Feeding starving Christians in East Africa
“The conditions were incredibly hard … dust storms were raging which made life almost unbearable … there was no escaping the dust and grime which caked and was stuck to their skins and in their eyes and ears. It was humbling to see people getting a measure of maize and beans and cooking oil for a certain period of time and to realise that that was the only food they would have available until the next distribution.”
Rudolf van Noppen, Barnabas Fund’s Western Australia Coordinator, visited the East Africa in June to see the desperate needs and what Barnabas Fund’s Project Joseph is doing to help.
In places like Marsabit in Kenya – where Barnabas Fund has come to the aid of 4,000 families – the meals provided through Project Joseph are all that stand between Christians and starvation. “People came from great distances … at the last [centre] we visited they had been waiting since 9.00am, we arrived at 5.00pm … Many people, if not all,” Rudolf recalls, “would spend all their time just to obtain the basic necessities like food and water.”
A struggle to survive
For many people, a desert is a mythical, imaginary place, but Australians have no trouble picturing an arid landscape of sun-bleached dirt – the legendary Outback serves as a unique national reminder of a place where just surviving is a challenge.
Across East Africa, green has turned brown and farmland and pastures have disintegrated to dust, as the region endures probably the worst drought and famine in living memory. Our Christian brothers and sisters face a daily struggle to survive.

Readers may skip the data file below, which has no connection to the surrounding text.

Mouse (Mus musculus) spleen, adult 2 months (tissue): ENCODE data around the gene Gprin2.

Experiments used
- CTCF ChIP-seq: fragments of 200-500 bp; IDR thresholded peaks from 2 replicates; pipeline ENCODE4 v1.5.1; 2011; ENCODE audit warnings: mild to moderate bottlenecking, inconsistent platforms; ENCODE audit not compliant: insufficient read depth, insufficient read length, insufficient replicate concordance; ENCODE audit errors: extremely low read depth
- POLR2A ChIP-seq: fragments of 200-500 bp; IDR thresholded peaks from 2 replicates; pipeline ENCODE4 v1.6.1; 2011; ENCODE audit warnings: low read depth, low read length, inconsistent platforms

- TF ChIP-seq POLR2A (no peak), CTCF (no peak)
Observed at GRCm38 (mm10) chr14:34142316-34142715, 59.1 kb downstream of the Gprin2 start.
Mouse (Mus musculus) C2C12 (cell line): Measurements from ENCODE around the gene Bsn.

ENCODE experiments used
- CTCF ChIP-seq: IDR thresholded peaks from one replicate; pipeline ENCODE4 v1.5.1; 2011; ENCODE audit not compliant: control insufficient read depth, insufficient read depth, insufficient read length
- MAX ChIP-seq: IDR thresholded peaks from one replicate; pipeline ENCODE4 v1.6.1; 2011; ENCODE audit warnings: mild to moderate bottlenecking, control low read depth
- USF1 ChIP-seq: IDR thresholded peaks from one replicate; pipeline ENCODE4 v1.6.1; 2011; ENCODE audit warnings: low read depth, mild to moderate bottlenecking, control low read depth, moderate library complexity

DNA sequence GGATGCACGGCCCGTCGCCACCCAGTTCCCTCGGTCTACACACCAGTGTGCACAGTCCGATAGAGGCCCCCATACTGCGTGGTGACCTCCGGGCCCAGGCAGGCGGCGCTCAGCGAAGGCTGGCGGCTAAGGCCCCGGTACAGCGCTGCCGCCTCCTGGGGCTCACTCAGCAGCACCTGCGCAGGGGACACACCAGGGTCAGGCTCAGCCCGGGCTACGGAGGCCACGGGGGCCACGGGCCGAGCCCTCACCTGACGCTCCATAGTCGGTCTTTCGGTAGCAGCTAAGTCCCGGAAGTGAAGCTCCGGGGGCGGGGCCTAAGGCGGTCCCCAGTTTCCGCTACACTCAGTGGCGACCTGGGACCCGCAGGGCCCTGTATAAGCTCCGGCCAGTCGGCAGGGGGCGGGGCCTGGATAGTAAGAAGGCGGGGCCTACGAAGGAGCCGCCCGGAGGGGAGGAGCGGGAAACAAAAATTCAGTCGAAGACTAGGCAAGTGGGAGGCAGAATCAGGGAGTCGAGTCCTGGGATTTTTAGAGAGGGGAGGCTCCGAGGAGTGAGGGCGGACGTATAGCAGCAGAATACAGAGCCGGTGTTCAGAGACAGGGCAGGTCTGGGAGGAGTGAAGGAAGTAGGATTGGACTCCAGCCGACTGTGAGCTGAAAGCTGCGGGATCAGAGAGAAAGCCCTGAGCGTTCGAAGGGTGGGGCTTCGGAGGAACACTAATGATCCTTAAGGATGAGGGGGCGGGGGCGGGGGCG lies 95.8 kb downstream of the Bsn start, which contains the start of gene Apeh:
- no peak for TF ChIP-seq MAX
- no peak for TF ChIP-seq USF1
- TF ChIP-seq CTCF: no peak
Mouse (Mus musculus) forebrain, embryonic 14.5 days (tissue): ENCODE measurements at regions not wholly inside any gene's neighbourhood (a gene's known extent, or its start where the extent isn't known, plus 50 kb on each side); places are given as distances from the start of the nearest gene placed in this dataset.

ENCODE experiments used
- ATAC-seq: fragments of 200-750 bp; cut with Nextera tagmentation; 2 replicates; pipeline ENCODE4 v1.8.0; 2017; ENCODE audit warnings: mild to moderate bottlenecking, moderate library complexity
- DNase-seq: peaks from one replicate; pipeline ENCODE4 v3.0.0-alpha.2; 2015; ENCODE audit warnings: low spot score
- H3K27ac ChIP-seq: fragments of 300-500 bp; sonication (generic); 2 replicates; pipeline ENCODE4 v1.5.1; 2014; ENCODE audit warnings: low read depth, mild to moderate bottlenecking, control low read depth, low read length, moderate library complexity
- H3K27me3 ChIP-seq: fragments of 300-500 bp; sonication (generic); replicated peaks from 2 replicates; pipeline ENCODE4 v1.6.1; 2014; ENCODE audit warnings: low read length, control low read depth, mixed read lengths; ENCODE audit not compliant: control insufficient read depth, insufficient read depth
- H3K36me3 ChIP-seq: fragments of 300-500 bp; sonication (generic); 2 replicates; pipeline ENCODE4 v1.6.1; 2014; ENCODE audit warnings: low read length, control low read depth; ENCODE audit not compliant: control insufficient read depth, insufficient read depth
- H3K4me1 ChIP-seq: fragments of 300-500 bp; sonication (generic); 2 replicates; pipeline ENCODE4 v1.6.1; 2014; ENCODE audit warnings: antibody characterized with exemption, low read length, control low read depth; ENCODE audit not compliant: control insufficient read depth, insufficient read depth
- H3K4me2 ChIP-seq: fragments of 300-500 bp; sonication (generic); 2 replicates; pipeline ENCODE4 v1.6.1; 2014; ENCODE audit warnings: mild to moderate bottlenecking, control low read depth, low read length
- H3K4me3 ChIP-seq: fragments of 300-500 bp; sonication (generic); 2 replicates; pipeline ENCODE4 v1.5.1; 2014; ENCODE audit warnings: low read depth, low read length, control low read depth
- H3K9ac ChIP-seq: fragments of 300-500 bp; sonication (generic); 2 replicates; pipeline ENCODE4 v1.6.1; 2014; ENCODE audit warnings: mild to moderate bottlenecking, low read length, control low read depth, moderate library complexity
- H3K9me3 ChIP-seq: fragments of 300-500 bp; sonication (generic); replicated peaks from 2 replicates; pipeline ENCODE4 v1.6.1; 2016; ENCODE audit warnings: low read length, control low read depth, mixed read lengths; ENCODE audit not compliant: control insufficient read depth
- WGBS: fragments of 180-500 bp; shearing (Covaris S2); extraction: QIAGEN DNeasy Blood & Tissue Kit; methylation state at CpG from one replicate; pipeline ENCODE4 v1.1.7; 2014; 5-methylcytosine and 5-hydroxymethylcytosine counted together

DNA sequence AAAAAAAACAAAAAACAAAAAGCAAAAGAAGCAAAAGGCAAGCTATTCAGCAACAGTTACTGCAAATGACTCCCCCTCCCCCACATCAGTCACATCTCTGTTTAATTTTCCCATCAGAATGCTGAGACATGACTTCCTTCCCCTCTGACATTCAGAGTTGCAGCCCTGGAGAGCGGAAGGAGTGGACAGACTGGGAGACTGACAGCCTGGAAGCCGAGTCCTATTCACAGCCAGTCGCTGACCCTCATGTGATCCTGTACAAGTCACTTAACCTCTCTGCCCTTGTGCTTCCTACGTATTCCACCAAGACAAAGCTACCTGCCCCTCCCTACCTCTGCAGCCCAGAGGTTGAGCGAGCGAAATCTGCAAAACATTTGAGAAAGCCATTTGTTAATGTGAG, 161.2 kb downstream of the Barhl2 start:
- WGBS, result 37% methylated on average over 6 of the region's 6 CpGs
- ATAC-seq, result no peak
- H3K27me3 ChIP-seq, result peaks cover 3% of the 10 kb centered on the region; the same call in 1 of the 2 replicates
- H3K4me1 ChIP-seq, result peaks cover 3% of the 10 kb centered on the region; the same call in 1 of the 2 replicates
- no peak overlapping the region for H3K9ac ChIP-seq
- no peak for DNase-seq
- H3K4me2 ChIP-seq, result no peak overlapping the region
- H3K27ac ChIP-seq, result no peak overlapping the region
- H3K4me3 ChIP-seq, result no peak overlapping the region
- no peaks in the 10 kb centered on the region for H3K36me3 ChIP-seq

Thankful for the bare minimum
The effect of famine across the region has been catastrophic, creating an exodus of the hungry, as families – many of whom become separated – desperately seek food and shelter. There are 90,000 refugees in Camp Rhino in north-east Uganda at the time of writing, almost all Christians from South Sudan. United Nations’ agencies have been supplying the camp with food, but in May, the U.N. World Food Programme cut their ration in half. The food supplied by Project Joseph, distributed by the Church of Uganda, is needed to meet the refugees’ most basic needs – 60% of the camp’s food is provided by Barnabas Fund.
Rudolf met the Ugandan commander at the camp who pointed out, “There is no essential difference between us and the people in the camps other than that we have the means and the choice to eat what we like and have plenty.” Before each food distribution, Christian refugees gathered to say grace. Rudolf was deeply touched: “To witness people who have nothing and have lost everything bow their heads and give thanks to God for the food they are about to receive and being genuinely thankful for it was an experience I will not easily forget. I can say that ‘saying grace’ will never be the same again for me.”
Church leaders appeal for food gifts until Christmas
Barnabas Fund has provided 12 million meals (and counting) to believers in East Africa since March 2017, thanks to the incredible generosity of Christians around the world. But church leaders in Uganda, Kenya and South Sudan launched a further desperate appeal last month for food aid to keep refugees and churchgoers alive until Christmas. More than 300 a day are still arriving from South Sudan into Camp Rhino – the number of refugees at the camp (currently 90,000) is predicted to rise to 150,000 within six months.
Just 23 cents will provide a day’s food for one person and $32.60 can provide an East African family with maize, flour and beans for one month.
Find out more information on Barnabas Fund, Project Joseph and how you can help.More